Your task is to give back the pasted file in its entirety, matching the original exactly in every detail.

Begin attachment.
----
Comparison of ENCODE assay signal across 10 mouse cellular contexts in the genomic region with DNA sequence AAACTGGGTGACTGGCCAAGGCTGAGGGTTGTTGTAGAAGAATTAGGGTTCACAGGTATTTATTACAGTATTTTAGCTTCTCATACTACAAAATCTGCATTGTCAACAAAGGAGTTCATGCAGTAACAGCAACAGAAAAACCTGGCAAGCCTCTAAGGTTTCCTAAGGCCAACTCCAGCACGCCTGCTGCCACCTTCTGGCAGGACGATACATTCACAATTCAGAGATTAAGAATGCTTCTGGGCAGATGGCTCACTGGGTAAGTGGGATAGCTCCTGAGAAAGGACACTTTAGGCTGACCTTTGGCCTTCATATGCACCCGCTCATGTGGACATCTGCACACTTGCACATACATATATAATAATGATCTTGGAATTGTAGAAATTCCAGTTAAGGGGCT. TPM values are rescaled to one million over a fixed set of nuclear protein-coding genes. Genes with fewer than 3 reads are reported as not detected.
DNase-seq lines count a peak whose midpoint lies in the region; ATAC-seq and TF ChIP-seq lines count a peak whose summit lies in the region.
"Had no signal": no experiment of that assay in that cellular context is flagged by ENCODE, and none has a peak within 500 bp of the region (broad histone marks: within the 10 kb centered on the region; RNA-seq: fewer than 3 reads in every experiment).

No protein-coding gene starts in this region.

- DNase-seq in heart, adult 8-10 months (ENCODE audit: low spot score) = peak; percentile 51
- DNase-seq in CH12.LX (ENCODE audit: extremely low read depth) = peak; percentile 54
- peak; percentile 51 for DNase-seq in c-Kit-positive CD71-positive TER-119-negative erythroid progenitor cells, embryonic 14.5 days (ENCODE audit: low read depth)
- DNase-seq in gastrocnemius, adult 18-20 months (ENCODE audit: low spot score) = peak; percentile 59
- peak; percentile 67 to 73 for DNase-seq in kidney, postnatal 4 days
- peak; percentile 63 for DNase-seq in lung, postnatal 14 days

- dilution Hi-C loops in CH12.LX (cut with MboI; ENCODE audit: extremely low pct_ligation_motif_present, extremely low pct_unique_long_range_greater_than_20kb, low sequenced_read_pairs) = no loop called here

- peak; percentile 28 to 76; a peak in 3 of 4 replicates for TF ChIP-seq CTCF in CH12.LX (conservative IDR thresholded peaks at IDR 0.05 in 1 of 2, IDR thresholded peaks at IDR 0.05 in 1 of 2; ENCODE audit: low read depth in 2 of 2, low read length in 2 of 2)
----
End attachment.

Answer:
Comparison of ENCODE assay signal across 10 mouse cellular contexts in the genomic region with DNA sequence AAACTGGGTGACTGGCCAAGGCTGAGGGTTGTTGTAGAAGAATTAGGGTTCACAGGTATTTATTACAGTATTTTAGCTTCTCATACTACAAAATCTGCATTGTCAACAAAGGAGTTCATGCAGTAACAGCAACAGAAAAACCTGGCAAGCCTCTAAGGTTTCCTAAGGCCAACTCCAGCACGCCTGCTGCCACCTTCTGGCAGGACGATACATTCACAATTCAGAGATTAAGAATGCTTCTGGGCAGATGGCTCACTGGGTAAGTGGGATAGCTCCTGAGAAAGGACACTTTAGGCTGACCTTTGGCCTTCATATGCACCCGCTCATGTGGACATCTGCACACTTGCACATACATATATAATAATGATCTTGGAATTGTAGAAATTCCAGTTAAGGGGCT. TPM values are rescaled to one million over a fixed set of nuclear protein-coding genes. Genes with fewer than 3 reads are reported as not detected.
DNase-seq lines count a peak whose midpoint lies in the region; ATAC-seq and TF ChIP-seq lines count a peak whose summit lies in the region.
"Had no signal": no experiment of that assay in that cellular context is flagged by ENCODE, and none has a peak within 500 bp of the region (broad histone marks: within the 10 kb centered on the region; RNA-seq: fewer than 3 reads in every experiment).

No protein-coding gene starts in this region.

- DNase-seq in heart, adult 8-10 months (ENCODE audit: low spot score) = peak; percentile 51
- DNase-seq in CH12.LX (ENCODE audit: extremely low read depth) = peak; percentile 54
- peak; percentile 51 for DNase-seq in c-Kit-positive CD71-positive TER-119-negative erythroid progenitor cells, embryonic 14.5 days (ENCODE audit: low read depth)
- DNase-seq in gastrocnemius, adult 18-20 months (ENCODE audit: low spot score) = peak; percentile 59
- peak; percentile 67 to 73 for DNase-seq in kidney, postnatal 4 days
- peak; percentile 63 for DNase-seq in lung, postnatal 14 days

- dilution Hi-C loops in CH12.LX (cut with MboI; ENCODE audit: extremely low pct_ligation_motif_present, extremely low pct_unique_long_range_greater_than_20kb, low sequenced_read_pairs) = no loop called here

- peak; percentile 28 to 76; a peak in 3 of 4 replicates for TF ChIP-seq CTCF in CH12.LX (conservative IDR thresholded peaks at IDR 0.05 in 1 of 2, IDR thresholded peaks at IDR 0.05 in 1 of 2; ENCODE audit: low read depth in 2 of 2, low read length in 2 of 2)